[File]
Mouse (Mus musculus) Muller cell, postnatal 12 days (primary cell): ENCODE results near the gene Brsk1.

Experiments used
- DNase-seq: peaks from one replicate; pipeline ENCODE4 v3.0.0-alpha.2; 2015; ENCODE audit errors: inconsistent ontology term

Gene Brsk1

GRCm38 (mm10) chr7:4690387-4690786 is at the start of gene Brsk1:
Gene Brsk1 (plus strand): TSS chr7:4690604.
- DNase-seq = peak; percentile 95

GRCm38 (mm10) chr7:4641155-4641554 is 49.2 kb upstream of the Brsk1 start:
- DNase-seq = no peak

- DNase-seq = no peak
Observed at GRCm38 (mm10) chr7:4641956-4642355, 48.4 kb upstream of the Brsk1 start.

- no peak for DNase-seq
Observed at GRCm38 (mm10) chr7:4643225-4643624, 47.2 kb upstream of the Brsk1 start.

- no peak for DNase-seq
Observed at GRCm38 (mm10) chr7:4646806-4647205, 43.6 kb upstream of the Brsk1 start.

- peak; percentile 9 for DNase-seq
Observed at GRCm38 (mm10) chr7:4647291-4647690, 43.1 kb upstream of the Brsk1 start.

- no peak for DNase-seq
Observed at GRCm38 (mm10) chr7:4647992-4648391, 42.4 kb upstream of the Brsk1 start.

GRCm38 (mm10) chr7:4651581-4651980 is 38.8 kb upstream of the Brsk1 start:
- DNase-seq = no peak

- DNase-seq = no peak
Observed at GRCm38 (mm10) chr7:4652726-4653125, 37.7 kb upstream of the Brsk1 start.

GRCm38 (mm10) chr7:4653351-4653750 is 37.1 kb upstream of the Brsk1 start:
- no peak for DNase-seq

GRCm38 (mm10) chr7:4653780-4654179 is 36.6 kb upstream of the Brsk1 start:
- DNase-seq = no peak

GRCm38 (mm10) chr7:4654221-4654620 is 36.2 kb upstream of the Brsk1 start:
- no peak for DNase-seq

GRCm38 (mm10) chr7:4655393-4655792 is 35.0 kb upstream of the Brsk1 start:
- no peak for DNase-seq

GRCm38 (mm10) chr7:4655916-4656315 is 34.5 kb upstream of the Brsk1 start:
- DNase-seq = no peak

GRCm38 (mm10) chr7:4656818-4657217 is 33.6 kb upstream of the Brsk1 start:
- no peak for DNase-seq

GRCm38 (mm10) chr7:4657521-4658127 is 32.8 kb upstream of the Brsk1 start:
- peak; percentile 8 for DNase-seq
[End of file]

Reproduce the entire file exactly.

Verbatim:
Mouse (Mus musculus) Muller cell, postnatal 12 days (primary cell): ENCODE results near the gene Brsk1.

Experiments used
- DNase-seq: peaks from one replicate; pipeline ENCODE4 v3.0.0-alpha.2; 2015; ENCODE audit errors: inconsistent ontology term

Gene Brsk1

GRCm38 (mm10) chr7:4690387-4690786 is at the start of gene Brsk1:
Gene Brsk1 (plus strand): TSS chr7:4690604.
- DNase-seq = peak; percentile 95

GRCm38 (mm10) chr7:4641155-4641554 is 49.2 kb upstream of the Brsk1 start:
- DNase-seq = no peak

- DNase-seq = no peak
Observed at GRCm38 (mm10) chr7:4641956-4642355, 48.4 kb upstream of the Brsk1 start.

- no peak for DNase-seq
Observed at GRCm38 (mm10) chr7:4643225-4643624, 47.2 kb upstream of the Brsk1 start.

- no peak for DNase-seq
Observed at GRCm38 (mm10) chr7:4646806-4647205, 43.6 kb upstream of the Brsk1 start.

- peak; percentile 9 for DNase-seq
Observed at GRCm38 (mm10) chr7:4647291-4647690, 43.1 kb upstream of the Brsk1 start.

- no peak for DNase-seq
Observed at GRCm38 (mm10) chr7:4647992-4648391, 42.4 kb upstream of the Brsk1 start.

GRCm38 (mm10) chr7:4651581-4651980 is 38.8 kb upstream of the Brsk1 start:
- DNase-seq = no peak

- DNase-seq = no peak
Observed at GRCm38 (mm10) chr7:4652726-4653125, 37.7 kb upstream of the Brsk1 start.

GRCm38 (mm10) chr7:4653351-4653750 is 37.1 kb upstream of the Brsk1 start:
- no peak for DNase-seq

GRCm38 (mm10) chr7:4653780-4654179 is 36.6 kb upstream of the Brsk1 start:
- DNase-seq = no peak

GRCm38 (mm10) chr7:4654221-4654620 is 36.2 kb upstream of the Brsk1 start:
- no peak for DNase-seq

GRCm38 (mm10) chr7:4655393-4655792 is 35.0 kb upstream of the Brsk1 start:
- no peak for DNase-seq

GRCm38 (mm10) chr7:4655916-4656315 is 34.5 kb upstream of the Brsk1 start:
- DNase-seq = no peak

GRCm38 (mm10) chr7:4656818-4657217 is 33.6 kb upstream of the Brsk1 start:
- no peak for DNase-seq

GRCm38 (mm10) chr7:4657521-4658127 is 32.8 kb upstream of the Brsk1 start:
- peak; percentile 8 for DNase-seq